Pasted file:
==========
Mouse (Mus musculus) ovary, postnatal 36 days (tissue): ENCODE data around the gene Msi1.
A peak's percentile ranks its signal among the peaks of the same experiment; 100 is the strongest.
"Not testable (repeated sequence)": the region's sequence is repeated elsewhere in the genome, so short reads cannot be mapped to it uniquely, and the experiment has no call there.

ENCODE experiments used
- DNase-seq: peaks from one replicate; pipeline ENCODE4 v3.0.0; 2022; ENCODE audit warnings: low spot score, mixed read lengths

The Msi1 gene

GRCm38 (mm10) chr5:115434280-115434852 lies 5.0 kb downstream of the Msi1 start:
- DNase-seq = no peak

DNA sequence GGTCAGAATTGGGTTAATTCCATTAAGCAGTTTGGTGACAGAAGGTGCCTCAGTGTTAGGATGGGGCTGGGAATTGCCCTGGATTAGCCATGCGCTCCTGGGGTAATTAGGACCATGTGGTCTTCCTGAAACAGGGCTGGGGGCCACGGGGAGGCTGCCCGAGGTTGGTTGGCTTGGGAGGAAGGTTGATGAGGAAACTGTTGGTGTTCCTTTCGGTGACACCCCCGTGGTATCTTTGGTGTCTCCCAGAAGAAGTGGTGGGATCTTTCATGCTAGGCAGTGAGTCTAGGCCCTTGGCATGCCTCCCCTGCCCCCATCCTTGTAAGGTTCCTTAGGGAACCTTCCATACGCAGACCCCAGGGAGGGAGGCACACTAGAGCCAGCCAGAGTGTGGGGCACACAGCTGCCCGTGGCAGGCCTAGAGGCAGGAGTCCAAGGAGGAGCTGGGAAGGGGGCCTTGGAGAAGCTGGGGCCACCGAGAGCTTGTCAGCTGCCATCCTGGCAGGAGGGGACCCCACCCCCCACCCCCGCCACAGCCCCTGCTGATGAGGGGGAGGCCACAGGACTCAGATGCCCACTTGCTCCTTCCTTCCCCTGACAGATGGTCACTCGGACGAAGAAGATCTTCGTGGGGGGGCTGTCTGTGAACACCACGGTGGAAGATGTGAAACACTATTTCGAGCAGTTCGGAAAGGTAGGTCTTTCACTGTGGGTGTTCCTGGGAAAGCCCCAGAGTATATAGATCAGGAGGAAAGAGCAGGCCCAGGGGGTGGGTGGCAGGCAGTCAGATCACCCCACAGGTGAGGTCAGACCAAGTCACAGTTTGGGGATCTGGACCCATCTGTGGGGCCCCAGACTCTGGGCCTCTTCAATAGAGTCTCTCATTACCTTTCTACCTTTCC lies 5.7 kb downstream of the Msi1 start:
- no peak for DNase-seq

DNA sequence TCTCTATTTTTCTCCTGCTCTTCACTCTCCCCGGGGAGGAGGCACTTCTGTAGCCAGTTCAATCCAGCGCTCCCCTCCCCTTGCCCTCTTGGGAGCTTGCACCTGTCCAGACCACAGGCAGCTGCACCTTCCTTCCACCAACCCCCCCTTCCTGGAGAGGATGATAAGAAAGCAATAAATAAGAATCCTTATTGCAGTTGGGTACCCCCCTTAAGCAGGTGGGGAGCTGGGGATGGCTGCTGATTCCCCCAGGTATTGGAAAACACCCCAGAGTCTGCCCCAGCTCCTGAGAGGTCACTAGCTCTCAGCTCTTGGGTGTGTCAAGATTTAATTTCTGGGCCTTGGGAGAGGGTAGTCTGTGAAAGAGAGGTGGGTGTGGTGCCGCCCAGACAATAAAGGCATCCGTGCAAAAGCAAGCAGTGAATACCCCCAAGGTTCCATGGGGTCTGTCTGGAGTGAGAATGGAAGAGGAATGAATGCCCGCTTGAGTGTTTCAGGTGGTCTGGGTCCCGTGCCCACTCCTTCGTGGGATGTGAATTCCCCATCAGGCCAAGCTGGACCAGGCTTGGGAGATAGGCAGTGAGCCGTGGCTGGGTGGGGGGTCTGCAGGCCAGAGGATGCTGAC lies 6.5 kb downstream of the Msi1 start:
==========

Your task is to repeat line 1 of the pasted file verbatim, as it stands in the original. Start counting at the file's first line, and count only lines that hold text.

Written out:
Mouse (Mus musculus) ovary, postnatal 36 days (tissue): ENCODE data around the gene Msi1.